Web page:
Stakes are High in $68M Renovation of Robinson Center

by Jan Cottingham  on Monday, Aug. 11, 2014 12:00 am  

And in that goal lies much of the complexity of the project. Robinson Center is a multipurpose venue. It must accommodate the Arkansas Symphony Orchestra, Broadway plays, Ballet Arkansas and commencement ceremonies — in addition to conventions and conferences — and each of these has different and sometimes even opposite technical requirements, particularly acoustical requirements.

That’s why CDI Contractors of Little Rock has partnered with Hunt Construction Group of Dallas to serve as general contractors and construction managers. Hunt Construction has experience with performing arts buildings, as does Polk Stanley’s partner, Polshek-now-Ennead, which led the restoration of New York’s Carnegie Hall.

The center closed to the public last month and demolition began after the July Fourth holiday.

Last week as workman clambered over scaffolding erected where once the orchestra seats had been and the deafening clang of construction forced conversation into the upper decibels, Porter described how the crew planned to remove the concrete floor and drop it 36 feet to the level of La Harpe Boulevard.

This creates more volume in the performance hall, which has had only about half the volume it needed to provide optimum acoustics for events like musical performances. But for “amplified performances,” like plays, a “dead room” is optimal, one that deadens sound. To accomplish that, almost 10,000 SF of movable sound-absorbing curtains will be installed above the performance hall.

“It’s sort of a tricky thing,” Porter said. “People who’ve gone to Robinson forever think they’ve had a fantastic experience. And they have. But for the shows that come here to play, it’s not as good as an experience for them. They would rank old Robinson very low compared to halls they’ve played elsewhere.”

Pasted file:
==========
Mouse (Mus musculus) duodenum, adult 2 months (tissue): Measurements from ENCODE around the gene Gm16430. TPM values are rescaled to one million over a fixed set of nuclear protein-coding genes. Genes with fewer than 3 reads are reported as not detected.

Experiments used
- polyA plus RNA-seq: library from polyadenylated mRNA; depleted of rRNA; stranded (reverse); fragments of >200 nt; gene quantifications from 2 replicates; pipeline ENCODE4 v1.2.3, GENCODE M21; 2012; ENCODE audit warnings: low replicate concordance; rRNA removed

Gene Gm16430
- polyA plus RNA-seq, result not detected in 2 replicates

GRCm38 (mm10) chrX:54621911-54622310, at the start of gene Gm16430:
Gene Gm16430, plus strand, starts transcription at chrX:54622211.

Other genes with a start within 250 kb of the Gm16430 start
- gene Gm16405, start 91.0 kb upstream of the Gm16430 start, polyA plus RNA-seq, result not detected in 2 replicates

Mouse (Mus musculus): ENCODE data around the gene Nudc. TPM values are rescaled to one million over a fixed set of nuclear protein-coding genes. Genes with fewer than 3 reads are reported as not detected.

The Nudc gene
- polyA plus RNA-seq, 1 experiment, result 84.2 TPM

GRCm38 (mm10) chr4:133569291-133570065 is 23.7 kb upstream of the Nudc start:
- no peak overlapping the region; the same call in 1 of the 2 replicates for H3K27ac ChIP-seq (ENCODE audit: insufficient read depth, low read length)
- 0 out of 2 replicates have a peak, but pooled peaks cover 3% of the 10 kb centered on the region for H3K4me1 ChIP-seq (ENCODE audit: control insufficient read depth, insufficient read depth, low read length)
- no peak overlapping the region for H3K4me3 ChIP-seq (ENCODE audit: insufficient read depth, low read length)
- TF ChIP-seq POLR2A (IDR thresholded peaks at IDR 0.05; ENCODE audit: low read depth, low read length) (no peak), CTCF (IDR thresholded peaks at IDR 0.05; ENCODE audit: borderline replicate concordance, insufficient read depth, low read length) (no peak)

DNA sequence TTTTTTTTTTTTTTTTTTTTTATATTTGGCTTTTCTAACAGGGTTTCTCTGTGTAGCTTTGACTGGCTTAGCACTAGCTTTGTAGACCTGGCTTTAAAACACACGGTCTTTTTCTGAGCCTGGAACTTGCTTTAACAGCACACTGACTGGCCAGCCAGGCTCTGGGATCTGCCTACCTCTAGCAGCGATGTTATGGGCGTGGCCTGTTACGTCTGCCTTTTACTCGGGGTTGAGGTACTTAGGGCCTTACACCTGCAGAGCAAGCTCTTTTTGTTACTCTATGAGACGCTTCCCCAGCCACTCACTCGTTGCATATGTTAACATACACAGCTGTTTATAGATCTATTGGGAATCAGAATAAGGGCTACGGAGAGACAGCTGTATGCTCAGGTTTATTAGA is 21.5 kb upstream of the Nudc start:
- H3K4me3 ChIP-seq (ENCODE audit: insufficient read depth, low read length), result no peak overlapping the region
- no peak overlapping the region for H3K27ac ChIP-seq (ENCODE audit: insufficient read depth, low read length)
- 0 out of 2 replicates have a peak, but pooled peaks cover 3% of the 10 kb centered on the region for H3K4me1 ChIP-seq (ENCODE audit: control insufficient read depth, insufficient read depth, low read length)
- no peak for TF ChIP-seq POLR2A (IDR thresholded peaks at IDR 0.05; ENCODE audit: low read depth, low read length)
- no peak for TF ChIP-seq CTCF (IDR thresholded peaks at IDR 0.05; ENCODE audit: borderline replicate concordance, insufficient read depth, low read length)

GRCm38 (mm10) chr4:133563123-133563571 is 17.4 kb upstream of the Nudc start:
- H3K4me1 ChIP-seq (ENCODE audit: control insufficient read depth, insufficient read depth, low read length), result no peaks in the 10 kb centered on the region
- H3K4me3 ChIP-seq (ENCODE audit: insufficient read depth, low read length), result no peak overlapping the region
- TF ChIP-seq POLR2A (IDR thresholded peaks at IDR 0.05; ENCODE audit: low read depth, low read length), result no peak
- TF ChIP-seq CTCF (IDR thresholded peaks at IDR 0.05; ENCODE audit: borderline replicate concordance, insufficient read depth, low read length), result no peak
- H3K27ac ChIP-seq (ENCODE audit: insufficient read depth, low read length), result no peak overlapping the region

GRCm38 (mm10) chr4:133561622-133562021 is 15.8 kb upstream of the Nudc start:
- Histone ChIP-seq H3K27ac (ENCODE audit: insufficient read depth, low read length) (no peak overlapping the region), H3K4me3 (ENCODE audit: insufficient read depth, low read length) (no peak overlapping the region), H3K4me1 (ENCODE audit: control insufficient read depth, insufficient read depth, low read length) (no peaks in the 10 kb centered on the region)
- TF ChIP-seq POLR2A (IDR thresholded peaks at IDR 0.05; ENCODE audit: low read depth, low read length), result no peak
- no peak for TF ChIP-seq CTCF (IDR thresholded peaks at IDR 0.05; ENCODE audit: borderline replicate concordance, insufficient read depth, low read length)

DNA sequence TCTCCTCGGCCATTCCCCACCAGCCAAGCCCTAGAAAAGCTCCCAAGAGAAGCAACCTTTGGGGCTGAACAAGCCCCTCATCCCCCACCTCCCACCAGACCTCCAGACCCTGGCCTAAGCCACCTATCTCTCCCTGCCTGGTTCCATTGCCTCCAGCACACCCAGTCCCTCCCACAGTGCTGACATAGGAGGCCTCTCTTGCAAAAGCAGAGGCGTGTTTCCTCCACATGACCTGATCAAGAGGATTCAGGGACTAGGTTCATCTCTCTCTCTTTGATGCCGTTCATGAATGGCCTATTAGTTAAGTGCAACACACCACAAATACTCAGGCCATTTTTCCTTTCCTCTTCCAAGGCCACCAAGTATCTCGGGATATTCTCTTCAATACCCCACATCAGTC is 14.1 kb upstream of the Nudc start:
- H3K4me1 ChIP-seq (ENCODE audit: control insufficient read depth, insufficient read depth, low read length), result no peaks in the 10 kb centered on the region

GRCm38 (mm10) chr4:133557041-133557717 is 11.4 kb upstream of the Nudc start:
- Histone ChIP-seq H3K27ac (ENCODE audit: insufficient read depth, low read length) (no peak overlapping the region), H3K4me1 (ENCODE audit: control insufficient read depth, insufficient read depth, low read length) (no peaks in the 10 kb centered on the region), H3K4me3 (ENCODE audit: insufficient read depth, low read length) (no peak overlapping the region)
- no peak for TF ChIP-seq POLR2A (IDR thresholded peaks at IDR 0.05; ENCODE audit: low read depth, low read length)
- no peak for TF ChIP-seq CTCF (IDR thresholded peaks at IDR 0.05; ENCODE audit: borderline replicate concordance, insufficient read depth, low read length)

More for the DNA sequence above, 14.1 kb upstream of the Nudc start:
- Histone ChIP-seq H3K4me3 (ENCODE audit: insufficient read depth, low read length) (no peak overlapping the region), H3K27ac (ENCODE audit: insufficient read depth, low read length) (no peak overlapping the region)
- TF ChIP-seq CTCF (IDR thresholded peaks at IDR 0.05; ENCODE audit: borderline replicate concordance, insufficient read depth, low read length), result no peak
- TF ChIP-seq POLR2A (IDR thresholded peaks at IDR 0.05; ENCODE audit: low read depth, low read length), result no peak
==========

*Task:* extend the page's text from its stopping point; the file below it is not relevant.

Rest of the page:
“It’s one of those cases where we don’t know what we’re missing until we see something that’s really improved,” he said. “And that’s what’s going to happen from a performance standpoint.”

But removing the hall’s concrete floor presents another set of challenges: The floor currently serves to help brace the walls.

“Taking this floor out, which in some respects braces these sidewalls, is a tricky thing,” Porter said. Big steel columns will be dropped in along the existing columns of the sidewalls, columns that extend down to the ground and up to the roof, “so that there’s a tie structurally from top to bottom so that now you can take this concrete floor out.”

“It’s a tricky proposition just to do the demolition,” he said. “That’s another complexity over and above a normal demolition project.”

Five Goals

The Robinson Center renovation, which will take the building from 133,500 SF to 138,000 SF, includes much more than a rebuilt and improved performance hall.



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